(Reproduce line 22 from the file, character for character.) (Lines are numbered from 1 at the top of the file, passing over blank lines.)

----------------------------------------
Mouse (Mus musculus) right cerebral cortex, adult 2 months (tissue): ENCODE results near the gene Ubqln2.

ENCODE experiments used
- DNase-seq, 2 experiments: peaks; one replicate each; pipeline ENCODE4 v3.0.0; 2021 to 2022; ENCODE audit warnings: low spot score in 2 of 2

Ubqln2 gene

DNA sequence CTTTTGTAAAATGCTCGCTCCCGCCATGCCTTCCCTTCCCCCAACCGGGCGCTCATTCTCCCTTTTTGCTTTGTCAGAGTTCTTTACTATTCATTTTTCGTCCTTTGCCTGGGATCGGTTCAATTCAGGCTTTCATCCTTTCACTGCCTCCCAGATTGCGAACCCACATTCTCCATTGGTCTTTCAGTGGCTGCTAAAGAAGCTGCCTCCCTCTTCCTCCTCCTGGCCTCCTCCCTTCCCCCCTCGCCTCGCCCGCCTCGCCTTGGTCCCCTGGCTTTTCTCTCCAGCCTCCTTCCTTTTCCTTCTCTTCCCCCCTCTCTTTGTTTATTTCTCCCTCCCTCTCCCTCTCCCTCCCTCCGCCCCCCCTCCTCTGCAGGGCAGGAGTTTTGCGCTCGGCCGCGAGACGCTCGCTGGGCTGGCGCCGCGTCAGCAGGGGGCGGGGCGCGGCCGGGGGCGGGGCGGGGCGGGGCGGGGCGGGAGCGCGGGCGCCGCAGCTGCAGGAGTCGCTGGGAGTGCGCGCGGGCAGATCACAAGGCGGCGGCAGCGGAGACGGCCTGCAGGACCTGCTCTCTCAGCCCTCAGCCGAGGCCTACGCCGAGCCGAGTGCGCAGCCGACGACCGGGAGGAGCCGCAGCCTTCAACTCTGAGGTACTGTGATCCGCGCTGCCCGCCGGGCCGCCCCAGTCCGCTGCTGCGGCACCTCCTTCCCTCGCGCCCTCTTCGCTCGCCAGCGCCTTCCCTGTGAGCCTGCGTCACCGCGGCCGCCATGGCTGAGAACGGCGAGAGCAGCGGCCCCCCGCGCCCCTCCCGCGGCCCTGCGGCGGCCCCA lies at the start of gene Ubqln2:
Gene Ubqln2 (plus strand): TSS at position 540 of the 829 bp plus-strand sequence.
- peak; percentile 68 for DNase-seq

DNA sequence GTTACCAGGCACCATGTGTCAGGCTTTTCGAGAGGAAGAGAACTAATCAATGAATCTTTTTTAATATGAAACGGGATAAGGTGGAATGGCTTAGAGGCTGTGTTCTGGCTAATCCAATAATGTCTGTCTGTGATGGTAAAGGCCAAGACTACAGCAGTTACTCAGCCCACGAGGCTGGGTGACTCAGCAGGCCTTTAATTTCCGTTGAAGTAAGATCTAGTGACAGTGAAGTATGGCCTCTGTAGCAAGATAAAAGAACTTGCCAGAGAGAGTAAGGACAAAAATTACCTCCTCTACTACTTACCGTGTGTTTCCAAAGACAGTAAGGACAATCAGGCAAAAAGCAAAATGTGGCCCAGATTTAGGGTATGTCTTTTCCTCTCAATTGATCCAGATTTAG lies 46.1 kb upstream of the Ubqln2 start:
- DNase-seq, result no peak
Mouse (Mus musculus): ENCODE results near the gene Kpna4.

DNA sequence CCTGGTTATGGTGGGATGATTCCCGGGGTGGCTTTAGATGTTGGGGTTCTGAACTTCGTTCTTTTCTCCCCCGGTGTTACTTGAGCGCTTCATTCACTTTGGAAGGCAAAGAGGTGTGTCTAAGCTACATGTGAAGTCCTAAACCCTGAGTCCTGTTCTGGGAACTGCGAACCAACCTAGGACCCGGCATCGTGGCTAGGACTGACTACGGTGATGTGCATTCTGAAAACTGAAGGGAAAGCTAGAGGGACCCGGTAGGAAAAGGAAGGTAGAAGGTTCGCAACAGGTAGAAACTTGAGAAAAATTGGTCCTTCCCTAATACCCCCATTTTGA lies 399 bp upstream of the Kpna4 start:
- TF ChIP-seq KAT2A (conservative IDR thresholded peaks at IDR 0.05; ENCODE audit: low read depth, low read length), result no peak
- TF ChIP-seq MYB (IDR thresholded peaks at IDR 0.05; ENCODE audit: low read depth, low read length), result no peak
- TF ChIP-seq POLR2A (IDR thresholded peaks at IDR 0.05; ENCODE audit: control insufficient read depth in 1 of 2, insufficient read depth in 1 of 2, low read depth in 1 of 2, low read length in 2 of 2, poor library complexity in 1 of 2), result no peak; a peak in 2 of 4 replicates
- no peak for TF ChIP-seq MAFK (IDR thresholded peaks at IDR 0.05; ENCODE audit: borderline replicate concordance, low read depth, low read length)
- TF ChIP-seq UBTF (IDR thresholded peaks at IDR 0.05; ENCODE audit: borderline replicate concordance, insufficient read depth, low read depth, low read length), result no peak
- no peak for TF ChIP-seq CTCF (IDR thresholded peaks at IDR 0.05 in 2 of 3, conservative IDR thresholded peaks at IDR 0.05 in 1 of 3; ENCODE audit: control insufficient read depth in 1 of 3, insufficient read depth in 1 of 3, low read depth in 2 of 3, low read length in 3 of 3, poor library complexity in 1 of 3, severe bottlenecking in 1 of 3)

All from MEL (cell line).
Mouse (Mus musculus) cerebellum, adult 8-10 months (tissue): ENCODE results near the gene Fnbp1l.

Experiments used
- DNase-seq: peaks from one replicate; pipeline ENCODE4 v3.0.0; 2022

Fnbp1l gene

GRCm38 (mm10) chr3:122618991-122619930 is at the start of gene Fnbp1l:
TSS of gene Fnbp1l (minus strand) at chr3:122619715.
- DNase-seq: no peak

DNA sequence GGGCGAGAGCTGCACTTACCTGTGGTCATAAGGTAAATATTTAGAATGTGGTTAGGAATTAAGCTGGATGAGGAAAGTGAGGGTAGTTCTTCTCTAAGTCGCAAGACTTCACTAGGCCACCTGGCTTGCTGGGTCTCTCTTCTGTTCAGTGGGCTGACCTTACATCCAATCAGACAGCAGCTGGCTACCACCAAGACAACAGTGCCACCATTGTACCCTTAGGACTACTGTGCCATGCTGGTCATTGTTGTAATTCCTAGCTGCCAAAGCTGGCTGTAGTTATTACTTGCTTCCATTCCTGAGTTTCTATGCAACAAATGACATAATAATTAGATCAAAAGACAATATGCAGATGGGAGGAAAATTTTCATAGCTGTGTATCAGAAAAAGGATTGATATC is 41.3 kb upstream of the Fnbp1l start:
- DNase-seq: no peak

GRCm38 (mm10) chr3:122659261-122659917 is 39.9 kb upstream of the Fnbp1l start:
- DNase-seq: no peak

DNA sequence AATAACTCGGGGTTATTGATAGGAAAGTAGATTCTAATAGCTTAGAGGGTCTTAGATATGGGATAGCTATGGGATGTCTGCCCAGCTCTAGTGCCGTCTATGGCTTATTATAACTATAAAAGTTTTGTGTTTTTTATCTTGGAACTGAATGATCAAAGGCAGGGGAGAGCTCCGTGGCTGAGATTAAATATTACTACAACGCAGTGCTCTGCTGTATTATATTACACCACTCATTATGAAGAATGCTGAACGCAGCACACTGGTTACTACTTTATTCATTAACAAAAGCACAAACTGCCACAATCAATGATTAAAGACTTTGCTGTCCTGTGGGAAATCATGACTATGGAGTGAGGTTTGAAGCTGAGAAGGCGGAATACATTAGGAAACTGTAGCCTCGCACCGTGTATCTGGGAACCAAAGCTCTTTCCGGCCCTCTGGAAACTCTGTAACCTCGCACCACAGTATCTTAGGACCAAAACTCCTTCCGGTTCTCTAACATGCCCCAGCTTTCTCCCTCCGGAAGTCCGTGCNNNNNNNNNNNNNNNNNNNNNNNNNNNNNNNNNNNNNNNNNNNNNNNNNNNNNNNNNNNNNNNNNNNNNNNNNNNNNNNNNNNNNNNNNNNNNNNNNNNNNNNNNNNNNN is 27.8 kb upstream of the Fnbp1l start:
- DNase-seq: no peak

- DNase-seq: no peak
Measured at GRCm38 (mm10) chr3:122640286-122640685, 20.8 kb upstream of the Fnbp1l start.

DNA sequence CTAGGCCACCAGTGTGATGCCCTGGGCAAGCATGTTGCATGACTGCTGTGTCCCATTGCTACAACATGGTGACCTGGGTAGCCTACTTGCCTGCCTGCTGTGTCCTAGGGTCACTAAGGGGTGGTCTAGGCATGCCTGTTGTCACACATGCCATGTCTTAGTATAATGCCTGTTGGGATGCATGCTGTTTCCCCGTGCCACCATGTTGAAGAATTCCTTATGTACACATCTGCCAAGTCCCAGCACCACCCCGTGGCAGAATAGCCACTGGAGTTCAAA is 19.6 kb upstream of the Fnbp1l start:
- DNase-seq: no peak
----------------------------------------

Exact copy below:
Fnbp1l gene